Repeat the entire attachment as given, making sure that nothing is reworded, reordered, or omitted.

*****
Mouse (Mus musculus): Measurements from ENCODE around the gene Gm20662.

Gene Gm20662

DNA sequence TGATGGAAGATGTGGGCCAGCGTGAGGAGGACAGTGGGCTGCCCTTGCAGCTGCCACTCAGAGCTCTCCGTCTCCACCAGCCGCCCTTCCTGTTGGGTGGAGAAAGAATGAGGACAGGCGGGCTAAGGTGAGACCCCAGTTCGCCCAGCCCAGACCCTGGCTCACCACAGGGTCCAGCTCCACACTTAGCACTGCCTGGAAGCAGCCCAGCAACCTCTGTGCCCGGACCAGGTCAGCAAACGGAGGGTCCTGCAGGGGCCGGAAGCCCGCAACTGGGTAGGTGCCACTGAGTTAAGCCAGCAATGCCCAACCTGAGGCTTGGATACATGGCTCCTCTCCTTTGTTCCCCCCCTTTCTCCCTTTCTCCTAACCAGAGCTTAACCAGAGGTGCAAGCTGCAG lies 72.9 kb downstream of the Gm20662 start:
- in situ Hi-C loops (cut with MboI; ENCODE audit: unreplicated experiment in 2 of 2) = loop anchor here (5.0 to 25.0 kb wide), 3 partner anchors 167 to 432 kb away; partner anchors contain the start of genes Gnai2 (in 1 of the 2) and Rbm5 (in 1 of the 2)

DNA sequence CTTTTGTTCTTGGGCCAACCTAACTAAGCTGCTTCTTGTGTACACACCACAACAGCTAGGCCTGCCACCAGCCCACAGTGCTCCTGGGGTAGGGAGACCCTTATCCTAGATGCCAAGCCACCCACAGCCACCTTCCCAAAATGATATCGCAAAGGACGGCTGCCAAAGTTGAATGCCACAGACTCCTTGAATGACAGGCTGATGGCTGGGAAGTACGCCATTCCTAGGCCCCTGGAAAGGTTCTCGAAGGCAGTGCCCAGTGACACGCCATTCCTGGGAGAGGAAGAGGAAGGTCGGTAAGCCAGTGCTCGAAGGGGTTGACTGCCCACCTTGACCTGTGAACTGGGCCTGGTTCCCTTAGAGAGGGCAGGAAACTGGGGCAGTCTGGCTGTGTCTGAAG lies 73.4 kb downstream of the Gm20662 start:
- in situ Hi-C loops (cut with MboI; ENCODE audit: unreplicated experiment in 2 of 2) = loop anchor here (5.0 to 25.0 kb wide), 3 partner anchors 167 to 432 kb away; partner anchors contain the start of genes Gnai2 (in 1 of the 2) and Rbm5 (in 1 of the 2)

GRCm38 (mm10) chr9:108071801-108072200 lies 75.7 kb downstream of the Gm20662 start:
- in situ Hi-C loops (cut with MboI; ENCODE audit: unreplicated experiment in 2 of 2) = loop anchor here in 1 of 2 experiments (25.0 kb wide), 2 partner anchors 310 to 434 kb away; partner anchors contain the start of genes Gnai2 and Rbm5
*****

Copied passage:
Mouse (Mus musculus): Measurements from ENCODE around the gene Gm20662.

Gene Gm20662

DNA sequence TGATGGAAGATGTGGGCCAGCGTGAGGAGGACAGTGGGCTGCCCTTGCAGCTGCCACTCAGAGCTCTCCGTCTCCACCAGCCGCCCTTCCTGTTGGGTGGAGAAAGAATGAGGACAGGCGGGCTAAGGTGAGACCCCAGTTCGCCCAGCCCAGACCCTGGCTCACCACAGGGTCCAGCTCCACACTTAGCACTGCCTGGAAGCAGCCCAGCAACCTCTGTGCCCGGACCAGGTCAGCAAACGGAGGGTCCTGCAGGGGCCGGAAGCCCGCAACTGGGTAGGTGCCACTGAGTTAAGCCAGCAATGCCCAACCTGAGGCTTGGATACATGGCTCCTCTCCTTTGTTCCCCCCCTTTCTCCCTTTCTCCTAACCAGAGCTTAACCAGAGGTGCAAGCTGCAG lies 72.9 kb downstream of the Gm20662 start:
- in situ Hi-C loops (cut with MboI; ENCODE audit: unreplicated experiment in 2 of 2) = loop anchor here (5.0 to 25.0 kb wide), 3 partner anchors 167 to 432 kb away; partner anchors contain the start of genes Gnai2 (in 1 of the 2) and Rbm5 (in 1 of the 2)

DNA sequence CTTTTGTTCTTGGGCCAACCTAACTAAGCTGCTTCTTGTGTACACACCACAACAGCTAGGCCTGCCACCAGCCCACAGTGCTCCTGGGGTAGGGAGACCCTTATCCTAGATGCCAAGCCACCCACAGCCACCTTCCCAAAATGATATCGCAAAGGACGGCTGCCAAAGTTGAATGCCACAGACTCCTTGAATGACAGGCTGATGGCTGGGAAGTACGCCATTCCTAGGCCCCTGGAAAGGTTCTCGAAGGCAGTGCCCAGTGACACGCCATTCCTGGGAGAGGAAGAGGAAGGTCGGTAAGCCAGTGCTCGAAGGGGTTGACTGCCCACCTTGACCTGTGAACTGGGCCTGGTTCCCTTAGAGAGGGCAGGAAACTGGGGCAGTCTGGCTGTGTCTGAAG lies 73.4 kb downstream of the Gm20662 start:
- in situ Hi-C loops (cut with MboI; ENCODE audit: unreplicated experiment in 2 of 2) = loop anchor here (5.0 to 25.0 kb wide), 3 partner anchors 167 to 432 kb away; partner anchors contain the start of genes Gnai2 (in 1 of the 2) and Rbm5 (in 1 of the 2)

GRCm38 (mm10) chr9:108071801-108072200 lies 75.7 kb downstream of the Gm20662 start:
- in situ Hi-C loops (cut with MboI; ENCODE audit: unreplicated experiment in 2 of 2) = loop anchor here in 1 of 2 experiments (25.0 kb wide), 2 partner anchors 310 to 434 kb away; partner anchors contain the start of genes Gnai2 and Rbm5